Let me start this by laying out the reason for my extreme prejudice against the Pill, and hence my search for alternatives: my sister and I, however loved once we were on the scene, were unplanned – in fact, we were actively being planned against. Since the Pill failed my mother not once, but twice (and she maintains she was using it correctly), hopefully it’s understandable that I am wary.
When I was considering my options, the most popular option was obviously the Pill with the Depo Provera three-monthly progestin injection and Mirena-style inter-uterine devices (IUD) competing for a distant second. The newcomer on the scene was Implanon, a small rod impregnated (pardon the pun!) with a progestin thst is slowly released over a three year period. The Nuva ring, a small flexible ring placed in the vagina that releases a progestin and an estrogen over a three-week period, was still a twinkle in some pharmaceutical company’s eye. My other extreme prejudice is against needles, so the three-monthly needle was unappealing, and the IUD was still lingering under the might-make-you-sterile cloud (which has since dissipated). So – Implanon!
[An aside here: my motivation for writing this article is that Implanon seems to be relatively unpopular/unknown in the U.S., and I wanted to give a first-person account to demystify it somewhat. I’m on my fourth go-round now, so evidently it works for me.]
First, some numbers. How effective is Implanon? Why would I consider inserting an inanimate object under my skin for three years? Well, it’s right up there with sterilization (except that it’s fully and quickly reversible!). Something like 0.4 to 1 women out of 1000 fall pregnant using Implanon, and the majority of those cases are due to incorrect insertion or insertion while pregnant. That was enough to convince me on its own; again, I am petrified of what happened to my mother!
How expensive is Implanon? Here is one reason why I think Implanon is less common in the U.S. In Australia, I paid about $20 every 3 years, which was the cost of filling the prescription for the rod itself. In the U.S., I paid over $300, which was definitely a harder pill to swallow (the puns are coming thick and fast!). I can see that being discouraging as a lump sum, but you have to consider it as a three year investment; at that rate, it is less than $10 a month.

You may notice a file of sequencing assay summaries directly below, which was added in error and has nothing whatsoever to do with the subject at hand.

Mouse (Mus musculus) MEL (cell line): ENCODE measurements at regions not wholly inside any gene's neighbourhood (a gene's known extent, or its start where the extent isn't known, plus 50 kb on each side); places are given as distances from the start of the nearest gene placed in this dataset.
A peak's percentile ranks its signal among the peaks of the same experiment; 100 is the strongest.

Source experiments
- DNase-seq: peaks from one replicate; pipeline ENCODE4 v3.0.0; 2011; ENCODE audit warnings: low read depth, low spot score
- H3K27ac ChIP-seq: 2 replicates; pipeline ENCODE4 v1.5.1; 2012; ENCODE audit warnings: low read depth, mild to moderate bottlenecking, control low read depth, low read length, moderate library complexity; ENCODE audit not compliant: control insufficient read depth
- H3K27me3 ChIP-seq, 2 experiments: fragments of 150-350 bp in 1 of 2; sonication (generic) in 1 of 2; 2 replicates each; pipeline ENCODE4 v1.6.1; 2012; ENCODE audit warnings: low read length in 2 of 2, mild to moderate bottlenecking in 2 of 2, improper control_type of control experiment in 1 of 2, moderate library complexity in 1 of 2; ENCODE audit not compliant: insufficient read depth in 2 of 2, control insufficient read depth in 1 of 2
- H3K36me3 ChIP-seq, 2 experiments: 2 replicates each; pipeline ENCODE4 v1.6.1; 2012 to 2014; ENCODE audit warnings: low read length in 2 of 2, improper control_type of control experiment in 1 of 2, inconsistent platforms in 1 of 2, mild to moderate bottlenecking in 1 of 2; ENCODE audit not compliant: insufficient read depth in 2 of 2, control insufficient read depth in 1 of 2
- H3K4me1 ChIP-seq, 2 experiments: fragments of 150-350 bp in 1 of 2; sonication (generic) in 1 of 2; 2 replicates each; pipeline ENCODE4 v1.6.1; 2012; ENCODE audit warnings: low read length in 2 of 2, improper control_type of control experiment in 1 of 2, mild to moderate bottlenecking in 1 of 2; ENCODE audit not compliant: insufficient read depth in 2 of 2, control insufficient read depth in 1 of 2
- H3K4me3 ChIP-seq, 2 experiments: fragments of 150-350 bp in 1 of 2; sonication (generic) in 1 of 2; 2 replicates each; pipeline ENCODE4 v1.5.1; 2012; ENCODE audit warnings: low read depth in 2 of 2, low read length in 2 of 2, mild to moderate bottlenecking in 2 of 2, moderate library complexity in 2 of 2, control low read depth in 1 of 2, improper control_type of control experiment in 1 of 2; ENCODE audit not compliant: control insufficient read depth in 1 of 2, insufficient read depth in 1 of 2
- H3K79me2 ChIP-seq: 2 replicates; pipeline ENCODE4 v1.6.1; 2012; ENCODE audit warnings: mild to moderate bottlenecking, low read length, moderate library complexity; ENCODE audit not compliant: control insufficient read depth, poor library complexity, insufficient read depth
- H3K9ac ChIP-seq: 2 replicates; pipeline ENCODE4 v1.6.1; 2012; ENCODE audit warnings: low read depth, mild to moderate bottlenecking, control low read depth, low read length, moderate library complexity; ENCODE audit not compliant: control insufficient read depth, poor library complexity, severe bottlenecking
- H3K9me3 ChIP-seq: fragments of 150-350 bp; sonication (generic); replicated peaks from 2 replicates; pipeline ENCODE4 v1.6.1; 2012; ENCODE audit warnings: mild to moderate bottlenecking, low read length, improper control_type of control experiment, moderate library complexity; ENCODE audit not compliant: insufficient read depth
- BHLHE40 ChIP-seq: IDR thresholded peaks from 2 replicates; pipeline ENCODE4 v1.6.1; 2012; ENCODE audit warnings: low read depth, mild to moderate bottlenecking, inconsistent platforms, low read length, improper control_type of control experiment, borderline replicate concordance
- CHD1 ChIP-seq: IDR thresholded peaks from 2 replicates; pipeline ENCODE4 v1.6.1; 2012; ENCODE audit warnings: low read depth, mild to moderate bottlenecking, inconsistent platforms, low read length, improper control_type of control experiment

So, what’s it like actually getting the rod implanted? Well, it’s not a walk in the park, but mostly that’s the fear of needles speaking. You get a local anaesthetic in the arm, and that’s the worst part done. The rod is contained in a small, sharp metal tube, like a large needle, which is inserted under the skin. The tube is then withdrawn, leaving the rod behind. If they’re thoughtful, the staff will provide you with a compression bandage to minimise the bruising, but be warned – there will be bruising, for a week or two. So if you’re self-conscious, plan on wearing long sleeves for awhile. The scar, at least in my case, is a very small (about 2mm) white circle. Changing the rod after three years is slightly more complicated. Again, they give you a local anaesthetic, then they make a small (about 5mm) incision and use small forceps to remove the existing rod. If you’re lucky, at the same appointment they’ll be able to put in the new rod, and Bob’s your uncle, you’re set for another three years! For my most recent change, they made me spread it over two appointments. So far they have been able to minimise the total scarring by making the new incision over the previous small, thin scar.
For me, Implanon has worked great. I haven’t noticed any of the possible side effects of hormonal birth control – mood swings, weight gain, acne, headaches, etc. My periods are erratic – sometimes long, sometimes short, sometimes non-existent for months at a time. When I kept track for a year or so, I calculated that I was bleeding 20% of the time, so about 5.6 days per 28 days, which is about on par for a normal cycle. However, in all my championing of Implanon to my friends and family, this has been the biggest issue people have experienced. A significant fraction of Implanon users (one site I found said 13%) will have prolonged periods of bleeding that are sufficiently long for them to get the rod removed. However, one big advantage of Implanon is that the body’s hormones return to normal within days of removal of the rod, so the issues of bleeding and other side effects and importantly, fertility, are restored to normal extremely quickly. Also, many users will experience light to no bleeding over the three years, so there’s that.
In summary, the pros and cons of Implanon. Pros: extremely effective, with very little room for user error; minimal effort involved, since you only have to think about it every three years; no long-term effects on fertility, with a very short timescale for returning to normal; and (in Australia) very cost-effective. Cons: irregular bleeding (makes planning romantic getaways tricky); having a minor surgical procedure every three years; small amounts of scarring; and (in the U.S.) more expensive. It’s not for everyone, but it is for me, and it might be for more people if they considered it.